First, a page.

Point Totals

Maximizing on any one metric is almost always a bad strategy.

The further you try to push into one domain, the greater the sacrifices. Consider the sacrifices you’d have to make in order to go for a jog this week. Probably not very extreme, right? Now consider the sacrifices necessary in order to compete in the hundred-meter dash at the next Summer Olympics. Significantly greater!

Not only greater, but exponentially greater. That means that if we roughly organized “running” as having 10 distinct levels of seriousness, with Level 1 representing “going for a jog” and Level 10 being “winning a running-related Olympic event,” then the sacrifices necessary to go from level 1 to level 2 do NOT equal the sacrifices necessary to go from level 9 to level 10. Level 10 isn’t, in other words, ten times the effort of level 1. It’s more like 10,000 times.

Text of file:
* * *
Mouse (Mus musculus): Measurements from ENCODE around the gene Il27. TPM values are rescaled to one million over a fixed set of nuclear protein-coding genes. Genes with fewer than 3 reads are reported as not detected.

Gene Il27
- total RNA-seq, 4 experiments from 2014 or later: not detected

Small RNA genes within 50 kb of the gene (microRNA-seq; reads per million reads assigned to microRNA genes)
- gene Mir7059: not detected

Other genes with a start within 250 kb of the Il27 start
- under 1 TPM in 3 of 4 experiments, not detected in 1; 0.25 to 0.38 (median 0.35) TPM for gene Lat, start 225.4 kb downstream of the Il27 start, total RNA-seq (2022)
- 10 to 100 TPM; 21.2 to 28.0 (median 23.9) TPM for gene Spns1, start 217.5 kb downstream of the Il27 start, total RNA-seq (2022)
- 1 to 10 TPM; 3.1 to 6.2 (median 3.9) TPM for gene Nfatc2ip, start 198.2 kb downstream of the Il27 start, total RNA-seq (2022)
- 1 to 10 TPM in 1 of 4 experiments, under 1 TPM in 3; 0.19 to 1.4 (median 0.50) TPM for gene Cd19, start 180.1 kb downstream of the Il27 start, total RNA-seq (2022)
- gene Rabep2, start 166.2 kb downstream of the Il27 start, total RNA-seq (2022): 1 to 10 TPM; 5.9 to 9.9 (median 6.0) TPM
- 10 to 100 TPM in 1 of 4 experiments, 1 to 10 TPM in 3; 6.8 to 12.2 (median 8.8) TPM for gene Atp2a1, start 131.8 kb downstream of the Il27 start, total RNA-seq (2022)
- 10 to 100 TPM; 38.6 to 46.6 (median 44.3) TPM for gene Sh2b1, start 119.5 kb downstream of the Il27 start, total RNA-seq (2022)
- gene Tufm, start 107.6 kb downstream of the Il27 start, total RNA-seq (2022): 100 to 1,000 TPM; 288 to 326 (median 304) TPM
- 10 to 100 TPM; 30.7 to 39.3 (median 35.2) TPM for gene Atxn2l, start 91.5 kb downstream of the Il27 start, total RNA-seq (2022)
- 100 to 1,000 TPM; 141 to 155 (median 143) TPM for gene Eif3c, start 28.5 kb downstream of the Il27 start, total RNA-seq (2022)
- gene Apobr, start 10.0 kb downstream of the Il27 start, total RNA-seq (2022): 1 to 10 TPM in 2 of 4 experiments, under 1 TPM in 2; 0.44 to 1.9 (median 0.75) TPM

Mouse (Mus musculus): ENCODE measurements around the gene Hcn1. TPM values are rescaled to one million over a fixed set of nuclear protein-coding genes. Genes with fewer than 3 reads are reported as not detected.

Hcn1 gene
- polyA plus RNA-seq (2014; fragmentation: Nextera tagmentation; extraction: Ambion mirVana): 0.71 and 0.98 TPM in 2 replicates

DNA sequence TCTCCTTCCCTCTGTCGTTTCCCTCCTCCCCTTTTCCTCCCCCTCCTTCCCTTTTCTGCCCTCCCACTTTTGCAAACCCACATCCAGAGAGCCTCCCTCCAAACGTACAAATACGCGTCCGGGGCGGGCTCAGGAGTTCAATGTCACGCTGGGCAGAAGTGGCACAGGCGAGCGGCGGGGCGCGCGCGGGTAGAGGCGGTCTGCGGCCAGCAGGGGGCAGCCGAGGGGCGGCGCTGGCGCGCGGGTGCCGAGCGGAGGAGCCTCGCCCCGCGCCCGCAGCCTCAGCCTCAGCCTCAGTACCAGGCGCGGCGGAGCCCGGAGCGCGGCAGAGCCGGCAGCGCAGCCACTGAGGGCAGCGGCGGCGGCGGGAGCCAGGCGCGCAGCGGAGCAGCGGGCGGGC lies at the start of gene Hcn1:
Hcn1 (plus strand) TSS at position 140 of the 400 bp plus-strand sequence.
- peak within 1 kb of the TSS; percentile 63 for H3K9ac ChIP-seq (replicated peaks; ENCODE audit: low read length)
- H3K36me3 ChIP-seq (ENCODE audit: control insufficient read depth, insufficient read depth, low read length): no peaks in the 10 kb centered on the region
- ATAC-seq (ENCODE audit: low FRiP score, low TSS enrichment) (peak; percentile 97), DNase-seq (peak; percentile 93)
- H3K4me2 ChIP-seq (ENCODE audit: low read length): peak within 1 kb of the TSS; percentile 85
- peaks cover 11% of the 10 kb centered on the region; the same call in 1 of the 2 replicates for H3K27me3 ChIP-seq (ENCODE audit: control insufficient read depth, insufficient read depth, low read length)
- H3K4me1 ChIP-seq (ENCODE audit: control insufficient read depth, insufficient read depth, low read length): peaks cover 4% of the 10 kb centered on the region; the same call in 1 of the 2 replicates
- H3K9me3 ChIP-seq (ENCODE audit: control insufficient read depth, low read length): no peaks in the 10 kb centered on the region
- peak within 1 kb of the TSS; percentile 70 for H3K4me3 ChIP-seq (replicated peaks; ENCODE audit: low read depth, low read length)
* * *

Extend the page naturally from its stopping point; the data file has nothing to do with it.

That means that, overall, you’re probably better off as a whole person by aiming for level 4-5 in most things that are important to you, level 6 or 7 in maybe a few really vital things, and then level 1-3 in a bunch of fun stuff.

You can cook dinner for your family, enjoy a game of golf with your buds, and change your own oil while being at level 1 in “cooking,” “golf,” and “car maintenance,” respectively. You might have to sacrifice all of that and more just to move from Level 4 to Level 5 in “having a job,” though.

Just be careful – the only “level” that really matters is “happiness in life.” Pick the point spread that maximizes that one.

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